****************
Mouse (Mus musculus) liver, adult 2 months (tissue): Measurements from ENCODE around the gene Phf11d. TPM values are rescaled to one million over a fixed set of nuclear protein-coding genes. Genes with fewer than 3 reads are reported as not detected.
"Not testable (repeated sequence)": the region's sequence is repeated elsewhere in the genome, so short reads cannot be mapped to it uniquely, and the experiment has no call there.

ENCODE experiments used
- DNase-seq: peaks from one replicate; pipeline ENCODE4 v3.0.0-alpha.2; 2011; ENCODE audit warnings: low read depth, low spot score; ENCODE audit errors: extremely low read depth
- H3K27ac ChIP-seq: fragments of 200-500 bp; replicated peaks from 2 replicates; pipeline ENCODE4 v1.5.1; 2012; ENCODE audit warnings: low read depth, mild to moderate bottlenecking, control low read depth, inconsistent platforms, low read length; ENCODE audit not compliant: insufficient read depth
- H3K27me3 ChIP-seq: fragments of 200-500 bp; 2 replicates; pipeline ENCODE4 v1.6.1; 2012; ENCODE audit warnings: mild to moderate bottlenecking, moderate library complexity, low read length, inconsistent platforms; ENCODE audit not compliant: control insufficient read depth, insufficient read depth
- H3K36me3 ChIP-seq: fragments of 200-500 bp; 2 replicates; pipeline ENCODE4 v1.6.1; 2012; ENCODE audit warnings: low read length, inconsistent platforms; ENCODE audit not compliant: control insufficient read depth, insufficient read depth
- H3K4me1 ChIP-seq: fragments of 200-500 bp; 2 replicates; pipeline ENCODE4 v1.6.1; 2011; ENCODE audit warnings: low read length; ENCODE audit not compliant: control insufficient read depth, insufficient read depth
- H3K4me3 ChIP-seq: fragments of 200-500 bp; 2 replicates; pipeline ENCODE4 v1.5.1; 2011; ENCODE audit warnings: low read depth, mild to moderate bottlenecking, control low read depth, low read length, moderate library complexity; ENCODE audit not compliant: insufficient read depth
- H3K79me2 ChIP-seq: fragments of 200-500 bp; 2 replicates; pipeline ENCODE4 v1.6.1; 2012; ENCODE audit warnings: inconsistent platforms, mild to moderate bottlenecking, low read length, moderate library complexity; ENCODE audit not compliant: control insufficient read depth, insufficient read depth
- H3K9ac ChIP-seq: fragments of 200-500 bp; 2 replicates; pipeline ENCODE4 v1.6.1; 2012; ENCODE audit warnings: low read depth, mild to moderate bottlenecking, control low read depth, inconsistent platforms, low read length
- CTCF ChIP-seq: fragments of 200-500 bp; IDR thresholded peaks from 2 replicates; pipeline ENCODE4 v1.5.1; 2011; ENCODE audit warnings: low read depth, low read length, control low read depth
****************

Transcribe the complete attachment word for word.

Mouse (Mus musculus) liver, adult 2 months (tissue): Measurements from ENCODE around the gene Phf11d. TPM values are rescaled to one million over a fixed set of nuclear protein-coding genes. Genes with fewer than 3 reads are reported as not detected.
"Not testable (repeated sequence)": the region's sequence is repeated elsewhere in the genome, so short reads cannot be mapped to it uniquely, and the experiment has no call there.

ENCODE experiments used
- DNase-seq: peaks from one replicate; pipeline ENCODE4 v3.0.0-alpha.2; 2011; ENCODE audit warnings: low read depth, low spot score; ENCODE audit errors: extremely low read depth
- H3K27ac ChIP-seq: fragments of 200-500 bp; replicated peaks from 2 replicates; pipeline ENCODE4 v1.5.1; 2012; ENCODE audit warnings: low read depth, mild to moderate bottlenecking, control low read depth, inconsistent platforms, low read length; ENCODE audit not compliant: insufficient read depth
- H3K27me3 ChIP-seq: fragments of 200-500 bp; 2 replicates; pipeline ENCODE4 v1.6.1; 2012; ENCODE audit warnings: mild to moderate bottlenecking, moderate library complexity, low read length, inconsistent platforms; ENCODE audit not compliant: control insufficient read depth, insufficient read depth
- H3K36me3 ChIP-seq: fragments of 200-500 bp; 2 replicates; pipeline ENCODE4 v1.6.1; 2012; ENCODE audit warnings: low read length, inconsistent platforms; ENCODE audit not compliant: control insufficient read depth, insufficient read depth
- H3K4me1 ChIP-seq: fragments of 200-500 bp; 2 replicates; pipeline ENCODE4 v1.6.1; 2011; ENCODE audit warnings: low read length; ENCODE audit not compliant: control insufficient read depth, insufficient read depth
- H3K4me3 ChIP-seq: fragments of 200-500 bp; 2 replicates; pipeline ENCODE4 v1.5.1; 2011; ENCODE audit warnings: low read depth, mild to moderate bottlenecking, control low read depth, low read length, moderate library complexity; ENCODE audit not compliant: insufficient read depth
- H3K79me2 ChIP-seq: fragments of 200-500 bp; 2 replicates; pipeline ENCODE4 v1.6.1; 2012; ENCODE audit warnings: inconsistent platforms, mild to moderate bottlenecking, low read length, moderate library complexity; ENCODE audit not compliant: control insufficient read depth, insufficient read depth
- H3K9ac ChIP-seq: fragments of 200-500 bp; 2 replicates; pipeline ENCODE4 v1.6.1; 2012; ENCODE audit warnings: low read depth, mild to moderate bottlenecking, control low read depth, inconsistent platforms, low read length
- CTCF ChIP-seq: fragments of 200-500 bp; IDR thresholded peaks from 2 replicates; pipeline ENCODE4 v1.5.1; 2011; ENCODE audit warnings: low read depth, low read length, control low read depth